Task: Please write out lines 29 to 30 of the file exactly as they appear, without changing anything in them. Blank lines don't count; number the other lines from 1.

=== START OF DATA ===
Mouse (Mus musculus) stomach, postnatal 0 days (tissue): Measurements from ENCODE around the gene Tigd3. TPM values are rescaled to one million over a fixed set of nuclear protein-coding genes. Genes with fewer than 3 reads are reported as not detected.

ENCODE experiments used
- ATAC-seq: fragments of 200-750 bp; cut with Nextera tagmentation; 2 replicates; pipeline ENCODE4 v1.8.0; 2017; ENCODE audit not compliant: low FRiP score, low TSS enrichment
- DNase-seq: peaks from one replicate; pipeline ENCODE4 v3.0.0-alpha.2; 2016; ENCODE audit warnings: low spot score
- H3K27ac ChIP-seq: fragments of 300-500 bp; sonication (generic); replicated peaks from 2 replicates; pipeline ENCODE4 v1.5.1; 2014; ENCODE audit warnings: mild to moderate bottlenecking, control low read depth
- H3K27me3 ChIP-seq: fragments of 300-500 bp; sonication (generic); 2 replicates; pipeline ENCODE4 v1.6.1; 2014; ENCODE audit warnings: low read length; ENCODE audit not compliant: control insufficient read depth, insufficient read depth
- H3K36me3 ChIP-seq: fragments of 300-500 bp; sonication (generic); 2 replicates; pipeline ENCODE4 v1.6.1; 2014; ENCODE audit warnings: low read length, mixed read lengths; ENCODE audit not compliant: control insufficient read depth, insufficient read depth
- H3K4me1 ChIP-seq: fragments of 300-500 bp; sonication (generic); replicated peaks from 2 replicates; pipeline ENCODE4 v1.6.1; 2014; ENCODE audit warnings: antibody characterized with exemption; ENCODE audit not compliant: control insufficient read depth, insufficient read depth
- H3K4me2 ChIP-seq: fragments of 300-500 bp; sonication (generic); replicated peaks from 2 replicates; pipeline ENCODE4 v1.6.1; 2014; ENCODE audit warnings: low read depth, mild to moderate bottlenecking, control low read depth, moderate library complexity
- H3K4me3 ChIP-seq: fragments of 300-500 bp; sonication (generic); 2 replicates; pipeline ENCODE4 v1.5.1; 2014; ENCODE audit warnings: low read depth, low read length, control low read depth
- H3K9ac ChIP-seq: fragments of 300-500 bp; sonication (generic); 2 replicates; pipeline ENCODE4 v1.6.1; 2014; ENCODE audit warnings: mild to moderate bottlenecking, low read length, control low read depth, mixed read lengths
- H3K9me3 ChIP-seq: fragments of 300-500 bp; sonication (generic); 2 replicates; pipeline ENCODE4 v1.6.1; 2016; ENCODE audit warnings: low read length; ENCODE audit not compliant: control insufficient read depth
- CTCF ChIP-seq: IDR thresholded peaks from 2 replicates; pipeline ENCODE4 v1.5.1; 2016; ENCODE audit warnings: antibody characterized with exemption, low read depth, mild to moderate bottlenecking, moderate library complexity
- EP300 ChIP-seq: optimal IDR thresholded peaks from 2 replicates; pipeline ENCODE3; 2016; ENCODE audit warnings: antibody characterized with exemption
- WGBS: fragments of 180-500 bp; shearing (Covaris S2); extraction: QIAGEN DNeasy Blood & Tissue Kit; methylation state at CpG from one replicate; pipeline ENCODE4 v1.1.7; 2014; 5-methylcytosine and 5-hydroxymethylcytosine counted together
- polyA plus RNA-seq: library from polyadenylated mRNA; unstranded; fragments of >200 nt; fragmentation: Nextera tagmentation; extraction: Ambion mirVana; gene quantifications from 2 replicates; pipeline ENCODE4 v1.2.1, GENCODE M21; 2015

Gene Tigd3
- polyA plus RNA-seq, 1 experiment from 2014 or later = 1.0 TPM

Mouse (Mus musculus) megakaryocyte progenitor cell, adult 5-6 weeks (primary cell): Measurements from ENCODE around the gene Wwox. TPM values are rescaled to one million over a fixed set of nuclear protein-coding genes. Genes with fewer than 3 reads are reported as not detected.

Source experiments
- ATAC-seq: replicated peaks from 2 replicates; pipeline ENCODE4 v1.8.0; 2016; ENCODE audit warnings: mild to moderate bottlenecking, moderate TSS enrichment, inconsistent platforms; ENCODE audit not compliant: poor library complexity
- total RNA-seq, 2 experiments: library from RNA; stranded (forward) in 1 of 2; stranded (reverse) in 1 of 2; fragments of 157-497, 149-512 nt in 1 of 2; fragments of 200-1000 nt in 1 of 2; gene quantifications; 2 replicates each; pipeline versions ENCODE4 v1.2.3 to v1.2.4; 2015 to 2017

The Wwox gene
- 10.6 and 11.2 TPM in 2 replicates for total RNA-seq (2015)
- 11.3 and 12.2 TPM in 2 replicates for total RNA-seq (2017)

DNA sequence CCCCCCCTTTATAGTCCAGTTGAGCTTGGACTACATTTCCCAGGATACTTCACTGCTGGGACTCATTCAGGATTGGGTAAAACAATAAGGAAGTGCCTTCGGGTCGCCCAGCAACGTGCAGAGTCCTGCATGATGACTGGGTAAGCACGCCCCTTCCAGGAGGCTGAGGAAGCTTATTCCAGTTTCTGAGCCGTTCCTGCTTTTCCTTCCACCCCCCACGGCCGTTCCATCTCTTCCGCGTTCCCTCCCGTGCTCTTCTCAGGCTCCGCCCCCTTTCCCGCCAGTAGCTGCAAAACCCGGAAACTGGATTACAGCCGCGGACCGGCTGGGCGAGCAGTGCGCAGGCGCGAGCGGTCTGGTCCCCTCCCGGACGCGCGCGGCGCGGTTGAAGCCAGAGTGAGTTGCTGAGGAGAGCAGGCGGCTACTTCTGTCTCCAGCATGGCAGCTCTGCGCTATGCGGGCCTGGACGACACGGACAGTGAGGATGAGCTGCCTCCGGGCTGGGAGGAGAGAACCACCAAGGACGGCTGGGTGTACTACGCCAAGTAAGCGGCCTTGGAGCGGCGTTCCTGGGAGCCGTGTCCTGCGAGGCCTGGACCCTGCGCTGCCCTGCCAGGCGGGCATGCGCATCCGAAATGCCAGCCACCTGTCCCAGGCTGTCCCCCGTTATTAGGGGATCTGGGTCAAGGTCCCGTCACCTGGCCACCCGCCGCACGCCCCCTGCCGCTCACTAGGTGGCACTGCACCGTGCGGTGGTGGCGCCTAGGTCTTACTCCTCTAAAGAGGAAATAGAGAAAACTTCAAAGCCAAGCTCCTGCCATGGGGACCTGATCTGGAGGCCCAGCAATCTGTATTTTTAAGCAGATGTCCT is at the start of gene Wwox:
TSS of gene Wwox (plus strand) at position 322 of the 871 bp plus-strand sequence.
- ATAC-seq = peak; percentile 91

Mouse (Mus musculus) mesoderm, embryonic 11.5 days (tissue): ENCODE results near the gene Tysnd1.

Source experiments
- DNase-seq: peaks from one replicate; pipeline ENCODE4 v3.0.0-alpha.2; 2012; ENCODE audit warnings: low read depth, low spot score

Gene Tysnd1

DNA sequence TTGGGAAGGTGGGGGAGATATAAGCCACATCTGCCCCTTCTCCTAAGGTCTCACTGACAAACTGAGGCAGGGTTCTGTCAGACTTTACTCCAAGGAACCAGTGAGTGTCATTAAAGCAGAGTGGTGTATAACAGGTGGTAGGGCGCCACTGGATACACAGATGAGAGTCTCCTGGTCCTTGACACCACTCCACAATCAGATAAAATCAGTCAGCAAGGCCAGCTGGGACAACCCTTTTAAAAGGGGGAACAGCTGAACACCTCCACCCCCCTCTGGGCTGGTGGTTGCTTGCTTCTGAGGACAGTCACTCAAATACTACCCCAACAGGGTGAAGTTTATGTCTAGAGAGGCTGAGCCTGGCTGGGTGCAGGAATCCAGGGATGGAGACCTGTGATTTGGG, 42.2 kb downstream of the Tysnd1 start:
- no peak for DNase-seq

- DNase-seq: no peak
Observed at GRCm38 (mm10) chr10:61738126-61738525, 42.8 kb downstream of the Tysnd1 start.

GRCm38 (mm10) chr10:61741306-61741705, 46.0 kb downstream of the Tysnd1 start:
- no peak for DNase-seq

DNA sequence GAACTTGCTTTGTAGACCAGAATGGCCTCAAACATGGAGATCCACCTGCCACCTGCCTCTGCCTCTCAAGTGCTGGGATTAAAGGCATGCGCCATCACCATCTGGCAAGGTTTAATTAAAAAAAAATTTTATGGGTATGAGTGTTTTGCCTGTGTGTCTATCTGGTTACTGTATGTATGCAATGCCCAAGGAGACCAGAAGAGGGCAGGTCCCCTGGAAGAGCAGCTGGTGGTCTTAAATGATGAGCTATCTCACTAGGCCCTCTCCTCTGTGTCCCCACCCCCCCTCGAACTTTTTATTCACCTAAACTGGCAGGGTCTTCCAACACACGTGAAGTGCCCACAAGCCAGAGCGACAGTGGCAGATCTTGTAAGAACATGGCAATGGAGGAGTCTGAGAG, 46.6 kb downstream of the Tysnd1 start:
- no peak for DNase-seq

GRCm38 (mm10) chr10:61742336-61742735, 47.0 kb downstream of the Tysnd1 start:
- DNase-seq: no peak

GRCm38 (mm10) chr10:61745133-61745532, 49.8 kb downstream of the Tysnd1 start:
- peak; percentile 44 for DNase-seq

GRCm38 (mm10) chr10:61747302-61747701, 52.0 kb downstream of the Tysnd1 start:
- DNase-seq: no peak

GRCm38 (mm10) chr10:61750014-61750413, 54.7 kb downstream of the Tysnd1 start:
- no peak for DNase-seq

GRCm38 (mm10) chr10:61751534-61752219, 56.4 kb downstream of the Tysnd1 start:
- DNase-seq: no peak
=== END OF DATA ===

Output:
Mouse (Mus musculus) mesoderm, embryonic 11.5 days (tissue): ENCODE results near the gene Tysnd1.

Source experiments